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Milestones in Avian Coccidiosis Research: A Review

01 March 2014

Poultry Science journal

This article, by Professor David Chapman of the University of Arkansas, describes some of the milestones in research concerned with protozoan parasites of the genus Eimeria that infect birds and cause the disease coccidiosis.

In his paper, published in the current issue of Poultry Science, Dr Chapman starts his review in 1891, when oocysts were first found in the caeca of diseased chickens, and he takes the reader up to the present.

Progress in our understanding has lagged behind that of other protozoan parasites such as Toxoplasma and Plasmodium despite the enormous importance of Eimeria to animal livestock production, he contends. Nevertheless, applied research by universities, government agencies and private industry has resulted in the successful development of methods of control, research that continues today.

The topics covered and the references provided in the paper, according to the author, are selective and include life cycles and biology, pathology, ultrastructure, biochemistry, immunity, genetics, host cell invasion, species identification, taxonomy, chemotherapy, vaccination and literature concerned with avian coccidiosis.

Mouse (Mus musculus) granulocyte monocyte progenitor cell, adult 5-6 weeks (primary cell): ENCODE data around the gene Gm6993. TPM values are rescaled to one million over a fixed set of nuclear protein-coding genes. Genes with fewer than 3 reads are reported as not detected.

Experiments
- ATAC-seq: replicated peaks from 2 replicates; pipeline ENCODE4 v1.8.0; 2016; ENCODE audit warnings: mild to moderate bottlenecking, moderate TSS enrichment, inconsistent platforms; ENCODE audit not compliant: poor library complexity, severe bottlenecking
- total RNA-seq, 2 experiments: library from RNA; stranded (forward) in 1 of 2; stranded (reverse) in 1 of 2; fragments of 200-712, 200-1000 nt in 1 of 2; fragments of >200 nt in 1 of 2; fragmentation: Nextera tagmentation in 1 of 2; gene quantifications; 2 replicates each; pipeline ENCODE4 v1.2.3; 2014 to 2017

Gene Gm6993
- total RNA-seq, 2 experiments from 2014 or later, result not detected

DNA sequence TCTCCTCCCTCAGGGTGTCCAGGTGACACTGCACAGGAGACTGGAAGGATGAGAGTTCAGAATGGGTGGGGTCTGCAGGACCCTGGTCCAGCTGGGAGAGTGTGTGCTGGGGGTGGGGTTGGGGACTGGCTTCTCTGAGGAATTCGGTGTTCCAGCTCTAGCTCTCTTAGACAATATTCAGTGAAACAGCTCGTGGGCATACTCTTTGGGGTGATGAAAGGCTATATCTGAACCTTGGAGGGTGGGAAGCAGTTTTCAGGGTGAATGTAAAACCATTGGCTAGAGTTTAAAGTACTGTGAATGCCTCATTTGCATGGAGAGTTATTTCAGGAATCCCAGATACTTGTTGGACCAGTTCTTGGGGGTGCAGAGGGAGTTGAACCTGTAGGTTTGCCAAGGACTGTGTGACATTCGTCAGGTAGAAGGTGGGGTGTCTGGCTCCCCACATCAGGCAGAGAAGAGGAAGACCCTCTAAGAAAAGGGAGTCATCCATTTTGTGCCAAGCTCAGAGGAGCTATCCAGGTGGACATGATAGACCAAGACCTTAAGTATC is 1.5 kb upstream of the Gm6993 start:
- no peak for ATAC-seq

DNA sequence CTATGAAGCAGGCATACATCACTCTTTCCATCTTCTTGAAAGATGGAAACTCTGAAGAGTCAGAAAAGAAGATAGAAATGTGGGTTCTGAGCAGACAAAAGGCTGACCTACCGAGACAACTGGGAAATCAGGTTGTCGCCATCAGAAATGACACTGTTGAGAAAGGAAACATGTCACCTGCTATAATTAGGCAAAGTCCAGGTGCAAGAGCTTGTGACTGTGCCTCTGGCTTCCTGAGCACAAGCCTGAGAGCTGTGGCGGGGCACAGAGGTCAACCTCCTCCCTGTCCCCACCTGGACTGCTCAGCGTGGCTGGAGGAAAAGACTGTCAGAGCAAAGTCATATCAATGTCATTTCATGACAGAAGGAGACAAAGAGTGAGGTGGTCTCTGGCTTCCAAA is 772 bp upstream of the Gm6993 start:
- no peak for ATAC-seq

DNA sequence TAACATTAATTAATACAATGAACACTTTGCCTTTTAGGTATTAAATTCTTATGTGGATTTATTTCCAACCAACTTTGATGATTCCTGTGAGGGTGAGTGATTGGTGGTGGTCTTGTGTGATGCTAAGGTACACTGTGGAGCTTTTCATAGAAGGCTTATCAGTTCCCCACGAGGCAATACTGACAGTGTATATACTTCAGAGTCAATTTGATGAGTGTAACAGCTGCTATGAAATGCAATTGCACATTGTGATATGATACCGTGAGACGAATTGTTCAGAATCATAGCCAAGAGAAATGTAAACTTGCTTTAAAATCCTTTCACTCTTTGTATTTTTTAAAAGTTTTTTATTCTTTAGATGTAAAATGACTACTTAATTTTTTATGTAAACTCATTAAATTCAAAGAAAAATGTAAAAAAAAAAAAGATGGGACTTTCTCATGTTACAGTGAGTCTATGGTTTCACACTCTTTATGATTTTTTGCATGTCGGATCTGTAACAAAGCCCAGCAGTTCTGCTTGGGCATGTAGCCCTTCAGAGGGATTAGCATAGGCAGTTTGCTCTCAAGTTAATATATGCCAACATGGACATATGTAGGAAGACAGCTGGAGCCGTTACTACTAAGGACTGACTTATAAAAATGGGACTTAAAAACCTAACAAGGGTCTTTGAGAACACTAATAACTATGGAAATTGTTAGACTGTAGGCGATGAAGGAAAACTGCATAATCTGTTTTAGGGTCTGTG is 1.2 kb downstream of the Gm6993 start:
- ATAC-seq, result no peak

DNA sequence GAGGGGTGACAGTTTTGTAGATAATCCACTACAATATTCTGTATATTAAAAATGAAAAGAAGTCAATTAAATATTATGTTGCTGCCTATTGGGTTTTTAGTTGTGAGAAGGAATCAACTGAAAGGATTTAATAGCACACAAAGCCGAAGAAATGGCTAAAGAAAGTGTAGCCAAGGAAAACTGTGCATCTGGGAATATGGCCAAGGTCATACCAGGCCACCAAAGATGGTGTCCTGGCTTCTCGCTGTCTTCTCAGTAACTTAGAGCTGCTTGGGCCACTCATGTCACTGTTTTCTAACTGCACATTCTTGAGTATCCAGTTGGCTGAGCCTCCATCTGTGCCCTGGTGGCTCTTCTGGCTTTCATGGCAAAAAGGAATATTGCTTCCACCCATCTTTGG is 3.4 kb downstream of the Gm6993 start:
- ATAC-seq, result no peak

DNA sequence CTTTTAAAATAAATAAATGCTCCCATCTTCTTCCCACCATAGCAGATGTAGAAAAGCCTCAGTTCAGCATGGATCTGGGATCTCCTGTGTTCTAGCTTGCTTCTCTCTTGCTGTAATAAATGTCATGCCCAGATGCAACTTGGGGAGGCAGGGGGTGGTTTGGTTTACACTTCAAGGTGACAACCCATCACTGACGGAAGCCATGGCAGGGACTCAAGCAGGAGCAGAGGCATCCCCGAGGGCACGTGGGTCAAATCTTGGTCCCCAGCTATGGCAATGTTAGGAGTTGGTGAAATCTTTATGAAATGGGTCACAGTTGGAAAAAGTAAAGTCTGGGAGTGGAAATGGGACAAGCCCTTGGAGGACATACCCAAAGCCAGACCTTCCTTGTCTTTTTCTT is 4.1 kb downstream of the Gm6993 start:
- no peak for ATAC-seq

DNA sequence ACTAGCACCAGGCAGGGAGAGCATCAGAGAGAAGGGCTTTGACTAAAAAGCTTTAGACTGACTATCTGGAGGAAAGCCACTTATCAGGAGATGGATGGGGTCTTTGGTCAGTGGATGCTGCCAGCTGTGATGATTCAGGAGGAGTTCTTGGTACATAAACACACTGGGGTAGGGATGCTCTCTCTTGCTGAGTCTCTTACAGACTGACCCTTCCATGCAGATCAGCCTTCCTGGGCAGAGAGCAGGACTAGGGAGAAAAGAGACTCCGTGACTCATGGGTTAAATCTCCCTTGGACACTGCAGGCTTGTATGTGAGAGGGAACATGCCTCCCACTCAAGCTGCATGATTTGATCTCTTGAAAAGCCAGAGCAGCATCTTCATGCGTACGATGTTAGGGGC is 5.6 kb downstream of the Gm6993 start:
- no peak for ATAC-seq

This review is primarily concerned with the avian species of Eimeria that infect poultry but Dr Chapman also covers some important advances, principally in immunology, that have been made using species that infect rodents and rabbits; these are included where appropriate.

In his conclusion, Dr Chapman writes that the resilience of the Eimeria oocyst and its ubiquitous presence wherever poultry are reared provides a continuing threat to the health of poultry, and therefore there will be a continued need for basic and applied research into all aspects of the biology of these organisms.

The recent completion of the genome sequence of all species that infect the fowl holds out great promise for improved control in the future, he added.


Chapman H.D. 2014. Milestones in avian coccidiosis research: A review. Poultry Science. 93(3):501-511. doi: 10.3382/ps.2013-03634

Further Reading

You can view the full report by clicking here.
Find out more about coccidiosis by clicking here.

March 2014

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